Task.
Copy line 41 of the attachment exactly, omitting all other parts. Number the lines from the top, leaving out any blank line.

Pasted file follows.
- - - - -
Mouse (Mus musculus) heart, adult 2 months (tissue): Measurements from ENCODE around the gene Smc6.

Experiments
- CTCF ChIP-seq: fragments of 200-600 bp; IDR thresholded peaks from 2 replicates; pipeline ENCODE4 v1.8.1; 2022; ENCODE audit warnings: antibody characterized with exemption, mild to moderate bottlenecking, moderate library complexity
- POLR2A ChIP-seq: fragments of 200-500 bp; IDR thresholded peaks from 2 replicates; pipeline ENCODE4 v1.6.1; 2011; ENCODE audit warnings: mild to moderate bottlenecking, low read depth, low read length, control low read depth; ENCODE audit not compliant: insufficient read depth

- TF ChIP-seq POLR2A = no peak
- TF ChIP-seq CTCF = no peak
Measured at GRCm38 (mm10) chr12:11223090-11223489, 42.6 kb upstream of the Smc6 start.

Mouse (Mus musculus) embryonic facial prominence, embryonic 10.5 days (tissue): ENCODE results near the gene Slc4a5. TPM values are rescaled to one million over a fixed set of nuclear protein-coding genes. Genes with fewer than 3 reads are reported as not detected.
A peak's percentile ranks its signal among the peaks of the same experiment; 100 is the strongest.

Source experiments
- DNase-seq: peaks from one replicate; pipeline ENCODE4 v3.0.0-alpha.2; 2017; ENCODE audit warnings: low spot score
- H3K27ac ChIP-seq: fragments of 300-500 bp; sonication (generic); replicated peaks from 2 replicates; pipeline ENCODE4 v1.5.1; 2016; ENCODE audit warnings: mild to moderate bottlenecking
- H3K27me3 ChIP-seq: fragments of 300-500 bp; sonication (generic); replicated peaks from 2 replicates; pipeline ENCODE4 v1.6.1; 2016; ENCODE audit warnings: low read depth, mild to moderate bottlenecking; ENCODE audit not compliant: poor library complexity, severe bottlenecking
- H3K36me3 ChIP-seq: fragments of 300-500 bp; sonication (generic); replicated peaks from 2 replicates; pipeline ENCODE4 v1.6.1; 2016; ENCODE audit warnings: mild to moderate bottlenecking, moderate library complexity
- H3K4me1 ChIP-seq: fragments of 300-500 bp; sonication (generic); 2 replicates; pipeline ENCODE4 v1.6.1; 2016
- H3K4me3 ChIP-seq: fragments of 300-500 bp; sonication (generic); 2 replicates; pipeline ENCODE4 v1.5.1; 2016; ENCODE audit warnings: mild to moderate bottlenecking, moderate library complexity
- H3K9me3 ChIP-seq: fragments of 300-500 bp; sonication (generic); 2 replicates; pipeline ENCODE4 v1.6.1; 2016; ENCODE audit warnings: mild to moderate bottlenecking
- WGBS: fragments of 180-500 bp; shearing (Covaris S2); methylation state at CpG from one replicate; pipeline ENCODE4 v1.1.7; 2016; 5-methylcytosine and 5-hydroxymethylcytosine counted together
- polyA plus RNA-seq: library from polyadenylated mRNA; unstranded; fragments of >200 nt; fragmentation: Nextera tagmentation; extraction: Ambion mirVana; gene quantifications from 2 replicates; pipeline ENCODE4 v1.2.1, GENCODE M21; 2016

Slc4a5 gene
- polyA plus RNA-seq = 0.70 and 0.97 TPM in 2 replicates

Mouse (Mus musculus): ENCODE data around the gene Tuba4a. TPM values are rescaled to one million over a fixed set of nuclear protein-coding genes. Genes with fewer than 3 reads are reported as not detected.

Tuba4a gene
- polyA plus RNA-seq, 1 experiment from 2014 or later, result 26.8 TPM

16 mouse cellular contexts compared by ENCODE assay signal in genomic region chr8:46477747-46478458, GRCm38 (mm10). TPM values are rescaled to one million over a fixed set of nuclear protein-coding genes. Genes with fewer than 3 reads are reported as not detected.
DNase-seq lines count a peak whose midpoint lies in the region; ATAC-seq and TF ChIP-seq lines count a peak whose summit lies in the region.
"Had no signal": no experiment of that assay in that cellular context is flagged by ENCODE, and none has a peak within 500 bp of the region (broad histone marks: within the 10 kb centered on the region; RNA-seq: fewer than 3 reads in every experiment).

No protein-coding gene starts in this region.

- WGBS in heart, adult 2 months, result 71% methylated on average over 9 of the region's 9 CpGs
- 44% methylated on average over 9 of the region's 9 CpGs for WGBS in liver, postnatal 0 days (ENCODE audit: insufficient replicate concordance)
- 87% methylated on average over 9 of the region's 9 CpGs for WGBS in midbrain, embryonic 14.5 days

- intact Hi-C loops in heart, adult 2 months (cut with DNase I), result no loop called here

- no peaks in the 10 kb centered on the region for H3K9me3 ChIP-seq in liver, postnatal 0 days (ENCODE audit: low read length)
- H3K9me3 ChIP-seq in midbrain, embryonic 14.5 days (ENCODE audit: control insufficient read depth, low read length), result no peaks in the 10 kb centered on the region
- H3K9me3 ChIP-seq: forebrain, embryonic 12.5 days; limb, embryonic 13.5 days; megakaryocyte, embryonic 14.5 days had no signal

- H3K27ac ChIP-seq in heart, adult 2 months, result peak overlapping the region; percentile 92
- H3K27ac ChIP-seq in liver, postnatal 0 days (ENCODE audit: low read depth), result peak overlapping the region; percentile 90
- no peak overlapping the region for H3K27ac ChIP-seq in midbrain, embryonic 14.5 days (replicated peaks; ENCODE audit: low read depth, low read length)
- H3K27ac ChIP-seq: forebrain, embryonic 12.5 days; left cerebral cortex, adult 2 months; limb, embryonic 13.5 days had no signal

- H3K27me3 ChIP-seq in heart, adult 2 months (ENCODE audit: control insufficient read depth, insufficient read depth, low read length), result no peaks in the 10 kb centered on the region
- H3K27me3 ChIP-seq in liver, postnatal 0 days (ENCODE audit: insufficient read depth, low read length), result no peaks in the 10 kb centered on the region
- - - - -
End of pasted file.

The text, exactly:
- H3K27me3 ChIP-seq in liver, postnatal 0 days (ENCODE audit: insufficient read depth, low read length), result no peaks in the 10 kb centered on the region